The higher education bill that is now before Parliament spells the end of university self-regulation in the UK. This – and not the proposed teaching excellence framework, the canonisation of private and for-profit higher education provision or even the fast-track route to degree-awarding powers and university title – is the most fundamental of all the reforms that are about to be ramrodded through Parliament.
The bill proposes that an all-powerful Office for Students be fashioned from the ashes of the Higher Education Funding Council for England, with powers of entry that Hefce has never enjoyed. It proposes that this body will not merely be able to confer degree-awarding powers and university title, but also to take them away. And it proposes that in addition to inheriting Hefce’s statutory power to assess the quality of education in taxpayer-funded higher education institutions – meaning the totality of the student learning experience – the OfS will also take responsibility for the surveillance of academic standards – meaning (according to the bill) “the standards used by an institution to ascertain the level of achievement attained by a student undertaking a higher education course provided by it”. That is to say, the OfS – and not university senates, academic boards or even external examiners – will in future have the last word so far as the policing of these standards is concerned.
What’s more, the bill mandates the OfS to introduce “a scheme to give ratings to English higher education providers regarding the quality of, and standards applied to, the higher education that they provide”. So we can confidently expect a standards-related league table to emerge.
When the 1992 Further and Higher Education Act permitted polytechnics to turn themselves into universities, great care was taken that the funding bodies established by the legislation would be empowered – indeed obliged – to assess “the quality of education” provided in taxpayer-supported institutions. However, it was equally clear that “the arrangements” that each institution put in place for “maintaining academic standards” remained the prerogative of that institution.
It’s true that the act provided an obscure mechanism by which two or more funding bodies could be required to appoint “a person” to make what was termed “an assessment” of these arrangements. But this mechanism has never been used. Indeed, we might remind ourselves that in its proposals to the secretary of state in July 1995 on the development of quality assurance, the Committee of Vice-Chancellors and Principals – the forerunner of Universities UK – declared emphatically that “standards are in law solely the responsibility of the institutions individually”.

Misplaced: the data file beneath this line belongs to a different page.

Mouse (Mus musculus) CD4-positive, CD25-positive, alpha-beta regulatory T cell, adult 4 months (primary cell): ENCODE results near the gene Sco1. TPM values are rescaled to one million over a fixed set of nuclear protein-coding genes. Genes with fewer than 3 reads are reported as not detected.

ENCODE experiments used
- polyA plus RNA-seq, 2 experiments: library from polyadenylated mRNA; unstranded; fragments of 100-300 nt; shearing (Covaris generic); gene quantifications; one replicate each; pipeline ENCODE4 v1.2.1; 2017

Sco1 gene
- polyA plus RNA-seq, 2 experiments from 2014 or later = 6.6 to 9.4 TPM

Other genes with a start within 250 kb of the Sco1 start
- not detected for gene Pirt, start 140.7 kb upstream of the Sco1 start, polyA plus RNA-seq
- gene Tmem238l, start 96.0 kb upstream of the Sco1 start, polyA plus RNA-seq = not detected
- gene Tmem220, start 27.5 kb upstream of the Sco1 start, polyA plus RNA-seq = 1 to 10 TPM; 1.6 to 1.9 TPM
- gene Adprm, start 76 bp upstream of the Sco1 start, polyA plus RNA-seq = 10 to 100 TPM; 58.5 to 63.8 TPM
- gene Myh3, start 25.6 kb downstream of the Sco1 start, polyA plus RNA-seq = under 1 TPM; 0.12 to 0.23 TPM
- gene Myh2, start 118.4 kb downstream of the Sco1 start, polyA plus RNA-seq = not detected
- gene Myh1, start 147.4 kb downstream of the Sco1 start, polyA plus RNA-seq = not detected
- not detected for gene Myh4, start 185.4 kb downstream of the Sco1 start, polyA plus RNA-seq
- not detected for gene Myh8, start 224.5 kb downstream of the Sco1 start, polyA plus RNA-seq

Historically, this privilege – to set, apply and police its own standards – has been the cornerstone of the academic autonomy enjoyed by the British higher education sector. That past, it seems, is now dead.
Whose fault is this?
Eight years ago, I delivered my inaugural professorial lecture at the University of Buckingham. Entitled “Teaching Quality Assessment, League Tables and the Decline of Academic Standards in British Higher Education”, the lecture incorporated examples of the deliberate dumbing-down of academic standards at the behest of university administrations.
One such was the celebrated case of Paul Buckland, who in 2006 resigned as professor of environmental archaeology at Bournemouth University. He did so in protest at the decision of university authorities that 14 students whom he – and a formal examinations board – had judged to have failed a course should nonetheless be deemed to have passed it. In so doing, the university authorities appear to have endorsed the view of a senior official that students should have been able to pass the course merely on the basis of lecture notes, without doing the required reading.
But I noted that the problem did not just affect the ex-polytechnics. I drew attention to the strange case of one Russell Group university where, in the autumn of 2006, it emerged that a drastic reform of the grading process had resulted in the proportion of students achieving first-class honours jumping from 7 per cent the previous year to over 17 per cent, and that it had apparently become possible for students to be awarded first-class honours without having actually achieved a first-class mark in any individual component of their degrees. I drew attention to another Russell Group institution that had appointed as sole external examiner of a master’s degree an individual who had no competence whatever in the crucial language component of this degree.
But even I was unprepared for the audacity of Manchester Metropolitan University, where, in 2009, a quite outrageous sanction – expulsion from its academic board – was apparently meted out against a teacher brave and professional enough to give damning evidence of dumbing-down to a House of Commons committee.
That committee recommended that a Quality and Standards Agency be established, with a remit to monitor academic standards. It also called for an end to the current practice of conferring degree-awarding powers in perpetuity. The government of the day inexplicably rejected these recommendations, but – in broad terms – they have now been accepted.
That is what I wanted. And that is what the sector has brought upon itself.
Geoffrey Alderman is professor of politics and contemporary history at the University of Buckingham.